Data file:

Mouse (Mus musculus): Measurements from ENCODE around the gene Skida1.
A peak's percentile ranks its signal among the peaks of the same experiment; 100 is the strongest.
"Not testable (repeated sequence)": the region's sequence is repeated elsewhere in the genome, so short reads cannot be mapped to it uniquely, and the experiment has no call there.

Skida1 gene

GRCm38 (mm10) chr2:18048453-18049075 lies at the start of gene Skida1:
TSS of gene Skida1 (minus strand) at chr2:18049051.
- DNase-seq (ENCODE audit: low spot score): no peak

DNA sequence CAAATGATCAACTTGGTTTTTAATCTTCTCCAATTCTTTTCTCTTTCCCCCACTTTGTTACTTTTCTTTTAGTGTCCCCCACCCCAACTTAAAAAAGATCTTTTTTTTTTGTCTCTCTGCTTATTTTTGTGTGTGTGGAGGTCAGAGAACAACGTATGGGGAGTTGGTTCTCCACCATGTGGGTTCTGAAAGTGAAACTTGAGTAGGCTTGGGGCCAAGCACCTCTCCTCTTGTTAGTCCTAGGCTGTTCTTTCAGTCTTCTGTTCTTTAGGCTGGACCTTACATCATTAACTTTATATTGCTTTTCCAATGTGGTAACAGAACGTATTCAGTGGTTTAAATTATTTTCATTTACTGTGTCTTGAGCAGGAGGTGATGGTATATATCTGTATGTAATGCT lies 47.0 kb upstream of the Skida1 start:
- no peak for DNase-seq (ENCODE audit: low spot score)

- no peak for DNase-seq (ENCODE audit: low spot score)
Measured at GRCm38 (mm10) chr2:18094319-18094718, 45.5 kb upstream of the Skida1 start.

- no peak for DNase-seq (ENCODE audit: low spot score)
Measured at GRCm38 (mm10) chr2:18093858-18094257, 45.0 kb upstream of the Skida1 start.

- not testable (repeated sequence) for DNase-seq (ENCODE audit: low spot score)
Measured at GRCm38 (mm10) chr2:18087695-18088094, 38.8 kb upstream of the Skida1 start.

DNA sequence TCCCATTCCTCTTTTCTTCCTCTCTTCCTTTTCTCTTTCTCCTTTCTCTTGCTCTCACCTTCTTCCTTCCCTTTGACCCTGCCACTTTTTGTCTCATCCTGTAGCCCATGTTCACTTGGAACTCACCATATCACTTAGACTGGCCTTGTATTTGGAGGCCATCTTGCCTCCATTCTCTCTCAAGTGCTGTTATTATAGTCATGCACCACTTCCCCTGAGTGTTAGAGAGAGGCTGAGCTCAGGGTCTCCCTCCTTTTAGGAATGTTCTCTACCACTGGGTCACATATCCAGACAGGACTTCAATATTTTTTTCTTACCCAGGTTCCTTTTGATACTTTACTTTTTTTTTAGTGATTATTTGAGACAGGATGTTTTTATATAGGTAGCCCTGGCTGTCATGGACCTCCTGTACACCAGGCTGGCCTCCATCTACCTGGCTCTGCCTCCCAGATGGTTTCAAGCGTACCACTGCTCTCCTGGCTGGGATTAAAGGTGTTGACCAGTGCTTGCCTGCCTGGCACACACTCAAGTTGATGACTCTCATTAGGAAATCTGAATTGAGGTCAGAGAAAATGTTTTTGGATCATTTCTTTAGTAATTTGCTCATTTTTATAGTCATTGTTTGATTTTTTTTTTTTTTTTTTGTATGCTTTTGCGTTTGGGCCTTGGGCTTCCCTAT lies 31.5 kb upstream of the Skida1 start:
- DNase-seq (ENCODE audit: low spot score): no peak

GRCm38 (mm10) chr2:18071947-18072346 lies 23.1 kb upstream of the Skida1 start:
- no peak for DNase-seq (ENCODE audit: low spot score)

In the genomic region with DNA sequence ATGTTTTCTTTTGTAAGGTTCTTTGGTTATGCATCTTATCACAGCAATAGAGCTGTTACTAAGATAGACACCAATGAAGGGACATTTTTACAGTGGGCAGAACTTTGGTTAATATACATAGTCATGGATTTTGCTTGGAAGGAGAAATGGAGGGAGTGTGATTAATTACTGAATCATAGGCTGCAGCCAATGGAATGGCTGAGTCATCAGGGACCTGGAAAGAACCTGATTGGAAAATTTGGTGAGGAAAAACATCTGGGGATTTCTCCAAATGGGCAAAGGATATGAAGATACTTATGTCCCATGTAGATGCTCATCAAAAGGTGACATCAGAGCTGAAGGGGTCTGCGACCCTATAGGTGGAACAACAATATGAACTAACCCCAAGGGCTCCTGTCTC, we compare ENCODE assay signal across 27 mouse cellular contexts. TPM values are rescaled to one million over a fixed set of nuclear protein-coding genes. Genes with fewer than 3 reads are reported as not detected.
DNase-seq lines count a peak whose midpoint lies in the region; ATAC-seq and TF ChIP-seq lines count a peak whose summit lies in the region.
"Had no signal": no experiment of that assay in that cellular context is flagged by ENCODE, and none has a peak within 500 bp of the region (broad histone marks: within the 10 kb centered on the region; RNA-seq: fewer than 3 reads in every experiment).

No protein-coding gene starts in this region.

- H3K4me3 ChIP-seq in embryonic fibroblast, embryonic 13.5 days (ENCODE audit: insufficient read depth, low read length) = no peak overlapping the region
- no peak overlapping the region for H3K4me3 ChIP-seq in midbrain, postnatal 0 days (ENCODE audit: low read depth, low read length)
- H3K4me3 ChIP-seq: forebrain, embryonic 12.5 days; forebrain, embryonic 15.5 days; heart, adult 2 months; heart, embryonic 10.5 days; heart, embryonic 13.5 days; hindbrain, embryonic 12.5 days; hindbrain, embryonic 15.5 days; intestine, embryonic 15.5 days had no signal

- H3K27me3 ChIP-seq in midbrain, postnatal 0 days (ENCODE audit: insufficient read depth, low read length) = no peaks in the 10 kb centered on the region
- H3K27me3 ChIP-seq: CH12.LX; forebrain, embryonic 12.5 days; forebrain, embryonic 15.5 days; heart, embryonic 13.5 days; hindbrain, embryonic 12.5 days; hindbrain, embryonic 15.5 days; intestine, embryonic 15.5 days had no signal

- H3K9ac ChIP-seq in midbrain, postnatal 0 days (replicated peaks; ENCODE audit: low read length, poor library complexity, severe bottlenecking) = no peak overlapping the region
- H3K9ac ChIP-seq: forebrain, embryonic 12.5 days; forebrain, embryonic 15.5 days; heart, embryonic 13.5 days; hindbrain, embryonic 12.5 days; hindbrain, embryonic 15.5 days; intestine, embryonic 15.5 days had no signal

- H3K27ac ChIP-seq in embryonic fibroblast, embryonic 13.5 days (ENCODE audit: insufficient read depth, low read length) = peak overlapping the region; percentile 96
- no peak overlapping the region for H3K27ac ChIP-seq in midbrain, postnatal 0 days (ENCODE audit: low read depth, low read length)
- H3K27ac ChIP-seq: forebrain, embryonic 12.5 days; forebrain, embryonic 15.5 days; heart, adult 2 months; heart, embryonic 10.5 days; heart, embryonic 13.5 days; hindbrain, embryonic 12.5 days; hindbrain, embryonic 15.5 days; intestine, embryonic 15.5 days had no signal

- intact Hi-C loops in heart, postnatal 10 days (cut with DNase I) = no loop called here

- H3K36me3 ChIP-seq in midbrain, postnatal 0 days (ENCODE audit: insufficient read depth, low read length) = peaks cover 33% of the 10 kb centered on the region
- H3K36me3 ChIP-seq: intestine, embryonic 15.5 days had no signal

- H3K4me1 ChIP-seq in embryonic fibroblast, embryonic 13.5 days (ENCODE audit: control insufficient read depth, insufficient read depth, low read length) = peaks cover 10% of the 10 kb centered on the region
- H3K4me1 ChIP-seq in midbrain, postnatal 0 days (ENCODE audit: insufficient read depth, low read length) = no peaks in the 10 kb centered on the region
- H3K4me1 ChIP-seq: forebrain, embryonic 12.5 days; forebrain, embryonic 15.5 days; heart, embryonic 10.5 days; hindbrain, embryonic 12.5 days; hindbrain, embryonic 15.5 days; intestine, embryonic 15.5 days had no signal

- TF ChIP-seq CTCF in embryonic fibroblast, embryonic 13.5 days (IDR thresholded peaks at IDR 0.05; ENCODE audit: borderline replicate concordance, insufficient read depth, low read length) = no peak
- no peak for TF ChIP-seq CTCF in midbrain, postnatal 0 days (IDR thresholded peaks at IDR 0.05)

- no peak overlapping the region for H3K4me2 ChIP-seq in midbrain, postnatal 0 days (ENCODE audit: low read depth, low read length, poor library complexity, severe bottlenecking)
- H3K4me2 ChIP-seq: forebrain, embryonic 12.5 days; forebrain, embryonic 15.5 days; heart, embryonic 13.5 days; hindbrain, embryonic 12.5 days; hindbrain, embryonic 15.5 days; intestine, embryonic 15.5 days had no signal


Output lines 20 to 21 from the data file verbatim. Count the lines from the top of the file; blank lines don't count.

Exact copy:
In the genomic region with DNA sequence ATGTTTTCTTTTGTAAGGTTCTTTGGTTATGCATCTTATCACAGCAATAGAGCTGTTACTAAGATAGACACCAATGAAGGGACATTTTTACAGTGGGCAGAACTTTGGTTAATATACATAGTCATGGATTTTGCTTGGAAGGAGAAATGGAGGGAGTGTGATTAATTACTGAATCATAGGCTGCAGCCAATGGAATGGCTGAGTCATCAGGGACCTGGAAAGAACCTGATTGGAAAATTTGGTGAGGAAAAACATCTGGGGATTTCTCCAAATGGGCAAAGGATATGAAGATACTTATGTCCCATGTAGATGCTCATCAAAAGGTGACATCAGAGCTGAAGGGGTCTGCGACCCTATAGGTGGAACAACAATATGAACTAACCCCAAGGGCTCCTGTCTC, we compare ENCODE assay signal across 27 mouse cellular contexts. TPM values are rescaled to one million over a fixed set of nuclear protein-coding genes. Genes with fewer than 3 reads are reported as not detected.
DNase-seq lines count a peak whose midpoint lies in the region; ATAC-seq and TF ChIP-seq lines count a peak whose summit lies in the region.